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Fiscal responsibility: the sine qua non of general operating support

During the last few weeks of complete radio silence on this blog, I’ve been getting my brain wrapped around my new position as Managing Director at The American Shakespeare Center in Staunton, VA.  Thank you all for your patience with me!

Just because I haven’t been writing doesn’t mean I haven’t been thinking and tweeting (@amywratchford) about all the issues and opportunities around our industry.  One thing that has been top-of-mind for me lately is the general lack of General Operating Support (GOS) in our industry.  I’ve heard over and over from theatres and arts organizations that GOS is what they need, and I know the funders are hearing it too.  And yet we continue to see a preponderance of project funding and a scarcity of GOS.  This has gotten to the point where projects are specifically created in order to attract funding, even when basic financial needs of the company are not being met.  We, as an industry, tend to shake our fists and rage against out-of-touch funders who won’t recognize what would truly help us be sustainable.  I, however, think we only have ourselves to blame.

We have trained the foundations and major donors to give us project-based support.  In fact, we’ve trained them on multiple levels:

  • A consistent inability to talk about why we matter outside of the impact of specific projects
  • A consistent approach to documentation, especially financial documentation, of only sending what they ask for and then only in the broadest possible terms
  • Avoidance of explanations of how stable (or not) we are as organizations and what we are doing to make ourselves better (I mean this from a fiscal as well as an organizational/managerial standpoint)
  • A general lack of drilling down to details about who our audience is, how we will reach them, and how we expect to impact them
  • Avoidance of long-term strategic planning (which would make fixing the two bullets immediately preceding actually feasible)

In 2009 in Atlanta, we saw a funder take the leap into the great unknown of GOS.  The Metropolitan Atlanta Arts Fund (MAAF) listened to the organizations they had supported for years with capacity building grants and heeded the call to convert their funding to GOS.  As Executive Director Lisa Cremin stated when MAAF announced the changes, this was not an easy decision nor was it a cinch for the Board of MAAF to feel at ease with judging who was worthy of what level of GOS.  Lisa said again and again that MAAF had to look at the overall picture of the organization, they had to buy into the company’s plan.  How, I ask you, can we demand that funders provide us support that is open ended in terms of uses if we cannot communicate that plan?  And, how can we truly create that plan if we can’t even speak internally about the realities of the challenges and opportunities that face us on a fiscal and organizational level?  It is our responsibility to define our paradigm and then clearly communicate that to potential funders and constituents of all kinds.  I won’t even go into the impact of fiscal and organizational transparency on the staff, artists, and volunteers of an organization, that is for another post!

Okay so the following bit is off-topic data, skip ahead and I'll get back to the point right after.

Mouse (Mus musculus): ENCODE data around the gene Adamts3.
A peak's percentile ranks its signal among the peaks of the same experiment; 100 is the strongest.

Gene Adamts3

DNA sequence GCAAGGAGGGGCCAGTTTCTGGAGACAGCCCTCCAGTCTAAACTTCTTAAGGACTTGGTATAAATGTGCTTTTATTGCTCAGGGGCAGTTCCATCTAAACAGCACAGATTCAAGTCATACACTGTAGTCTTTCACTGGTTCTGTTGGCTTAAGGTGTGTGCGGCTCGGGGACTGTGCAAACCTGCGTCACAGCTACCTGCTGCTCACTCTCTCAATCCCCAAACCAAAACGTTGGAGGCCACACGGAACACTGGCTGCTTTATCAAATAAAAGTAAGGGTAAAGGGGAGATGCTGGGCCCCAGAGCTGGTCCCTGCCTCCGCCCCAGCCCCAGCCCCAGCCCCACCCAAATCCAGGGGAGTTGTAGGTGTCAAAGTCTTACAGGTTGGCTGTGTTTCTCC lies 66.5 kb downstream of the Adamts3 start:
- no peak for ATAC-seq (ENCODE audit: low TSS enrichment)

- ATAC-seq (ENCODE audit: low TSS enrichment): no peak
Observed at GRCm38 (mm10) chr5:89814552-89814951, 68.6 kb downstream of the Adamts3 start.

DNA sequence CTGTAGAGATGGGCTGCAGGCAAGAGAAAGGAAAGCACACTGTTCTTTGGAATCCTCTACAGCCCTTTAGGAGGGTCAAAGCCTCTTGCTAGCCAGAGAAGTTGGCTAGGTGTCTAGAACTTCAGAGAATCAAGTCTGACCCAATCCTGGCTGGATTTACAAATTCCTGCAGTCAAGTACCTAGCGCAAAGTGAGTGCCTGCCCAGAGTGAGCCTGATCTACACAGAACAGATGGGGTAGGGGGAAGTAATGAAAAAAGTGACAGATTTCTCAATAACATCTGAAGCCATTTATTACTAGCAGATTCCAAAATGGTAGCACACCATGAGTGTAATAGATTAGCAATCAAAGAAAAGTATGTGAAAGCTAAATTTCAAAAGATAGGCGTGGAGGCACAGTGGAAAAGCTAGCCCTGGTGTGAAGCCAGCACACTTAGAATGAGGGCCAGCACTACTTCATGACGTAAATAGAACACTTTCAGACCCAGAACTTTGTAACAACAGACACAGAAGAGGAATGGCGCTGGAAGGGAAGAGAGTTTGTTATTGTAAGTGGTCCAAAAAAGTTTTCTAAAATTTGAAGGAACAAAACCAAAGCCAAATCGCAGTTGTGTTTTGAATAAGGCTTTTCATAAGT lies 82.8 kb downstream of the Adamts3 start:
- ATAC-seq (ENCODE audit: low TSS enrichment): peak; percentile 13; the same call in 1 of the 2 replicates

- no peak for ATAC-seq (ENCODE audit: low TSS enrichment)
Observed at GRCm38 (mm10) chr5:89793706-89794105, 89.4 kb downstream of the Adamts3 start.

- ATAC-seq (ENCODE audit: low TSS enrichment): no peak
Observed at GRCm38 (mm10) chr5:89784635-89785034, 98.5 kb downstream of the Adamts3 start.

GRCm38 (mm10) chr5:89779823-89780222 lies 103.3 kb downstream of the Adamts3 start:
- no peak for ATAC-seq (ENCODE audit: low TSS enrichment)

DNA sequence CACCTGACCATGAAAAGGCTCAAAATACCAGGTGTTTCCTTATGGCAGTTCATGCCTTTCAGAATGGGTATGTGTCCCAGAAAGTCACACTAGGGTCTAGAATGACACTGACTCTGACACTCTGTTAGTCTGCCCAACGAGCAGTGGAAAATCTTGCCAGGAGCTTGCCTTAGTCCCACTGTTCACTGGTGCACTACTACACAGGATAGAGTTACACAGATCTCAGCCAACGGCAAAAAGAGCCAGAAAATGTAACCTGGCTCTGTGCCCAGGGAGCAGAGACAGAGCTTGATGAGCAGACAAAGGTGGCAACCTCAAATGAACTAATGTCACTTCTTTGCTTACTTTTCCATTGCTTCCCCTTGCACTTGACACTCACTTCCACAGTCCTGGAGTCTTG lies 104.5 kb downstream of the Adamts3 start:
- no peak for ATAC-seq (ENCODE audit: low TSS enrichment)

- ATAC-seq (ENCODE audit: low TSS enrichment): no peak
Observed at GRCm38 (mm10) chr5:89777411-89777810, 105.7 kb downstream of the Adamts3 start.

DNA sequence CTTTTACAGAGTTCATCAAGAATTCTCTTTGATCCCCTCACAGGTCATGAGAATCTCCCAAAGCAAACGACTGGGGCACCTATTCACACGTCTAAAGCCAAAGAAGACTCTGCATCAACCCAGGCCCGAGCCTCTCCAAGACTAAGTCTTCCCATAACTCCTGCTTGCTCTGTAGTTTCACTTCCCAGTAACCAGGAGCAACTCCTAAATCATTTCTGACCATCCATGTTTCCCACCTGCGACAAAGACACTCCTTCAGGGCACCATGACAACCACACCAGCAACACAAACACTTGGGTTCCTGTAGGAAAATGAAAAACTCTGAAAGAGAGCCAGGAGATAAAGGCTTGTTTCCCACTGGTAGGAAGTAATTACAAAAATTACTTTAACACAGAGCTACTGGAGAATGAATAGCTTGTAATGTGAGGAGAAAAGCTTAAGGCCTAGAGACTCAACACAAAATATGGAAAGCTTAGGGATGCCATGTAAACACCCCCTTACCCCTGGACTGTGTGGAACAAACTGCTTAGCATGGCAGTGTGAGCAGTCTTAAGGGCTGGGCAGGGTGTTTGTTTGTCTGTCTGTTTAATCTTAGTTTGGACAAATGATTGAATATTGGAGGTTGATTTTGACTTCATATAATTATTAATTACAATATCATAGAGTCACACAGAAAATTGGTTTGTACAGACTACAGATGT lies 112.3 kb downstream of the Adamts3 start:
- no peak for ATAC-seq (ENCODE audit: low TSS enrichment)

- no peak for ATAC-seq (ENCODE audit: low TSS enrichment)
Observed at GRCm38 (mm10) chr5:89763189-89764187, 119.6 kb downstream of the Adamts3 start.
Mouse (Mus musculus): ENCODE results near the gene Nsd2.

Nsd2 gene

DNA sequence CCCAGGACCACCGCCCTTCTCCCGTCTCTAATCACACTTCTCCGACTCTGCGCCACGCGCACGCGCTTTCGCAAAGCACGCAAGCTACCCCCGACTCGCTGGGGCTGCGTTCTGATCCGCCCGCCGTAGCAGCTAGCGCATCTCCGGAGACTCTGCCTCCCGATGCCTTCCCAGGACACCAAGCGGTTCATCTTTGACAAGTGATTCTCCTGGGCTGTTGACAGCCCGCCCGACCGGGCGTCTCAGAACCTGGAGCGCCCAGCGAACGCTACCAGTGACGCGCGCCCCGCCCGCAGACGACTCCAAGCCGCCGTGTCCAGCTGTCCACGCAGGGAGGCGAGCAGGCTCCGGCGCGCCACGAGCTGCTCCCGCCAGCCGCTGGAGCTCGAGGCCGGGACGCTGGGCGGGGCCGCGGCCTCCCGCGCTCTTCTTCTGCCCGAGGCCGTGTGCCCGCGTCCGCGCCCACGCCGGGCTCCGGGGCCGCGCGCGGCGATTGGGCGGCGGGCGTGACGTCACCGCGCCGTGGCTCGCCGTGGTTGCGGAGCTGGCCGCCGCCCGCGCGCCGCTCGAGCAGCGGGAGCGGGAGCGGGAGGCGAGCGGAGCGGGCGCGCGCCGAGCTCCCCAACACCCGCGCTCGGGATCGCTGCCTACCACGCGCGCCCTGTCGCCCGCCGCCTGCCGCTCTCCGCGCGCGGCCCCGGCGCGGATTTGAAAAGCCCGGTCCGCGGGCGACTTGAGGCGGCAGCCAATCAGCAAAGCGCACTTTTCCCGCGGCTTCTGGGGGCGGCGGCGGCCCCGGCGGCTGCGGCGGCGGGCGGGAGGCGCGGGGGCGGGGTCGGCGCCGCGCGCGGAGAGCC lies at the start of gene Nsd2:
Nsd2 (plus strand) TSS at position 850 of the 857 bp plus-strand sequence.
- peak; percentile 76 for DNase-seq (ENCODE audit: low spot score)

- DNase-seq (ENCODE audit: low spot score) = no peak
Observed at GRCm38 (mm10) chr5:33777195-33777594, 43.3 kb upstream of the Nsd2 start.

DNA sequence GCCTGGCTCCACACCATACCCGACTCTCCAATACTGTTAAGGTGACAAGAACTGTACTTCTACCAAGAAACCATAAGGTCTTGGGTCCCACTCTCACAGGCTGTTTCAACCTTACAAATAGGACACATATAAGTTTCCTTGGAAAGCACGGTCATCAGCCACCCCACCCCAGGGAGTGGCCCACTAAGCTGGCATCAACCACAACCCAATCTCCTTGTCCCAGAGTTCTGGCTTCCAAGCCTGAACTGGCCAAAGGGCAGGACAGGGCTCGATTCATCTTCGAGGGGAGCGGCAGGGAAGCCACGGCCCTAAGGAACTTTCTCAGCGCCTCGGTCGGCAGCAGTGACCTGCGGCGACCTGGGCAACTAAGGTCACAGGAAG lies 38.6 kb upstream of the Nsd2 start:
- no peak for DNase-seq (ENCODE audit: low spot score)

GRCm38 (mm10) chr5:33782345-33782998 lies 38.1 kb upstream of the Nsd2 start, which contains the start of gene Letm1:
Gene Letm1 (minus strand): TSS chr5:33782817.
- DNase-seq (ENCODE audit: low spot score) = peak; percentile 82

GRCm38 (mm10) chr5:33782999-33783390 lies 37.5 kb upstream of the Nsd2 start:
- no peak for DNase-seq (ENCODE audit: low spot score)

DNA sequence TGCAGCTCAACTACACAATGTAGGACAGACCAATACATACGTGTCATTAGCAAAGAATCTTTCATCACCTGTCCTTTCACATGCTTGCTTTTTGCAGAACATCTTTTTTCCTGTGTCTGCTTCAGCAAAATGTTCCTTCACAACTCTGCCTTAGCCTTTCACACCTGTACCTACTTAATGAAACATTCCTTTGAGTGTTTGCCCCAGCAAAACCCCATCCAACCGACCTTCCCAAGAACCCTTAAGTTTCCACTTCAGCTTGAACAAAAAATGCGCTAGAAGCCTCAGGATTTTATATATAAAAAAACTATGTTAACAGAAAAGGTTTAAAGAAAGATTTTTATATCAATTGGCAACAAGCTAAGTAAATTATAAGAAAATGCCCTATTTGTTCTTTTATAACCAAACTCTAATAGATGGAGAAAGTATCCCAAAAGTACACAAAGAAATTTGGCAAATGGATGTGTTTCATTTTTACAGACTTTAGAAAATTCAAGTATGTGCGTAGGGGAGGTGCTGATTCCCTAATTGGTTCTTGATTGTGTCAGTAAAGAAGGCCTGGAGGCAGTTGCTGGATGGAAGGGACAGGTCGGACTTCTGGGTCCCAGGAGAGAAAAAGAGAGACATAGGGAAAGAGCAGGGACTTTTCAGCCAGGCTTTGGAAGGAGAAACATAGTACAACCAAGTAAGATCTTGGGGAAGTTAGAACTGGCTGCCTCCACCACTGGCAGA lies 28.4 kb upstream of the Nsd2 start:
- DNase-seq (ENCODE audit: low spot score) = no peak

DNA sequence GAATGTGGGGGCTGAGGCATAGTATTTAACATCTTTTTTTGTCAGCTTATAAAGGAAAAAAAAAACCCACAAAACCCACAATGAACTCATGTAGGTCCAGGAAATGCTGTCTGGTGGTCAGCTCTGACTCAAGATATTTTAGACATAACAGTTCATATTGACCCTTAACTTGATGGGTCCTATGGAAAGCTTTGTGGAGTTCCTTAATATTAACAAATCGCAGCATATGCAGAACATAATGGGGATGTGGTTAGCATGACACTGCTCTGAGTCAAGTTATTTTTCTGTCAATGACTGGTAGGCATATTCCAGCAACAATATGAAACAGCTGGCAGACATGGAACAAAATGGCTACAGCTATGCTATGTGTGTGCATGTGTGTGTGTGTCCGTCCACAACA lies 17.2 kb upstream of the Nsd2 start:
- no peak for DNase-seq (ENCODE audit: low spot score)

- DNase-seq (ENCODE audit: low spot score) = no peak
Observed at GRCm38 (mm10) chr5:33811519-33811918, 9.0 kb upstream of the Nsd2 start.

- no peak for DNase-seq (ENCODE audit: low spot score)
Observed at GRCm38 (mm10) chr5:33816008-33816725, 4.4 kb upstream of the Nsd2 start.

If we want General Operating Support, we must be generally and specifically accountable for where we are and where we are going.  Only then can we begin to ease the terror that funders feel when thinking about donating large sums of money to which no specific project tied.  Once we get our ducks in a row then, and only then, can we begin to petition for GOS in earnest.

As always, I’d love to know your thoughts!

 
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Posted by on June 29, 2010 in Arts management, theatre

 

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Is your ideal customer on your Board?

I’ve been thinking more about this ideal customer idea and how it relates to the non-profit arts.  We actually have an advantage over for-profit ventures, we could have our ideal customer as a key advisor.  We could have them on our Board.  But, do we?  We spend so much time thinking about what slots we need to fill on the board: deep pockets, corporate contacts, fundraising experience, marketing expertise, finance, real estate, law.  What about an ideal customer?

Do any of y’all have someone on your board that could be the poster child for your company’s ideal customer?  If so, are you talking to them about what brought them to you & what keeps them coming back?  Are you picking their brain on a regular basis about where they get their information and how they share it?  If you don’t have this person on the Board, do you know someone in your patron base you should be courting?

Let me know your thoughts on this!

 

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Everyone is on the team, or, Marketing is not a dirty word

If you follow me on Twitter, you know that I’m reading The Referral Engine by John Jantsch (and LOVING it).  The book is about how to build a system that gets your company consistently talked about and recommended by all who come in contact with it.  In the theatre we don’t often think about our patrons as “referring” others to us, but that is exactly what they are (or should be) doing and this book is just as applicable to our work as it is to a general contractor.  I’ll probably post a few notes relating back to this book, but this first one is prompted by something Jantsch talks about on page 19 (yep, it gets good early).  Here’s the direct quote: